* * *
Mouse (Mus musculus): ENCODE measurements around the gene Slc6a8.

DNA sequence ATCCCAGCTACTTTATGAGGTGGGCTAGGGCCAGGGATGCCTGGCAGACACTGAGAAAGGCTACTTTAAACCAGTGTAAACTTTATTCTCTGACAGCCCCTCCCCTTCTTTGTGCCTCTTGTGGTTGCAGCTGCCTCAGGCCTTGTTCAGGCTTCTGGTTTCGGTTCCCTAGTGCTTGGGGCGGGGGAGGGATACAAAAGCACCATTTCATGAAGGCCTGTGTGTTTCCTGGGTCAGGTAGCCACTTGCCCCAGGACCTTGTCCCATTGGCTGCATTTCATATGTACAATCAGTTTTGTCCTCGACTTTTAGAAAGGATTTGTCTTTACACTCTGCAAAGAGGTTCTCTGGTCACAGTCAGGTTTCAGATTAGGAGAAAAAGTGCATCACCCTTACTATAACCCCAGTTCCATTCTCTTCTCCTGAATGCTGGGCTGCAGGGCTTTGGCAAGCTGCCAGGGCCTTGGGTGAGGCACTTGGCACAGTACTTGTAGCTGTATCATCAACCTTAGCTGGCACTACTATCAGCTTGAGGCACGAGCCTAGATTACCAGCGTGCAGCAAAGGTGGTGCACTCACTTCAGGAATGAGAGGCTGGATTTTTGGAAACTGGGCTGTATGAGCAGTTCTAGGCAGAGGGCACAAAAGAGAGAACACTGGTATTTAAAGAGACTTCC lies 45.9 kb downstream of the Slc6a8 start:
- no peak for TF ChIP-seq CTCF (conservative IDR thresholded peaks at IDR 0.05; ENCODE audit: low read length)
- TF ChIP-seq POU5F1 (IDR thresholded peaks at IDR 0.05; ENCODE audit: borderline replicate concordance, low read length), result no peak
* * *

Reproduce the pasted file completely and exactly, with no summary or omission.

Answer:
Mouse (Mus musculus): ENCODE measurements around the gene Slc6a8.

DNA sequence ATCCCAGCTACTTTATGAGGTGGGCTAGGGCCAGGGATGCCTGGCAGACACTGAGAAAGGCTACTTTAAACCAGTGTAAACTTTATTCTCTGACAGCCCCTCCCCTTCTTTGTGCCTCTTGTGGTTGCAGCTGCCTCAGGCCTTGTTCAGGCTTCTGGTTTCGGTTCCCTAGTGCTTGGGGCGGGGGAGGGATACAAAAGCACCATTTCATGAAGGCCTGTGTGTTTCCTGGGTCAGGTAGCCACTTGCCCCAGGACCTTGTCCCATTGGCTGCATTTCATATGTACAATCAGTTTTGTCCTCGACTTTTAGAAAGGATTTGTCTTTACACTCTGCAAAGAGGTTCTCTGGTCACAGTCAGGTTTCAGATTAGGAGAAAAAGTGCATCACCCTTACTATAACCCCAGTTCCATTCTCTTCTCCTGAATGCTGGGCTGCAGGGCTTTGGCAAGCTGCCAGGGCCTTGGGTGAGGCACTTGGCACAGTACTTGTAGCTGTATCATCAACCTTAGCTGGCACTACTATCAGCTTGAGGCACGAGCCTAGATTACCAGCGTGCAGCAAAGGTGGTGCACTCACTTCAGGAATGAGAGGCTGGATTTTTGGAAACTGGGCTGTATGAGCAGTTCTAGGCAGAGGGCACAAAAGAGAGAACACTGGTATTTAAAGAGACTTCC lies 45.9 kb downstream of the Slc6a8 start:
- no peak for TF ChIP-seq CTCF (conservative IDR thresholded peaks at IDR 0.05; ENCODE audit: low read length)
- TF ChIP-seq POU5F1 (IDR thresholded peaks at IDR 0.05; ENCODE audit: borderline replicate concordance, low read length), result no peak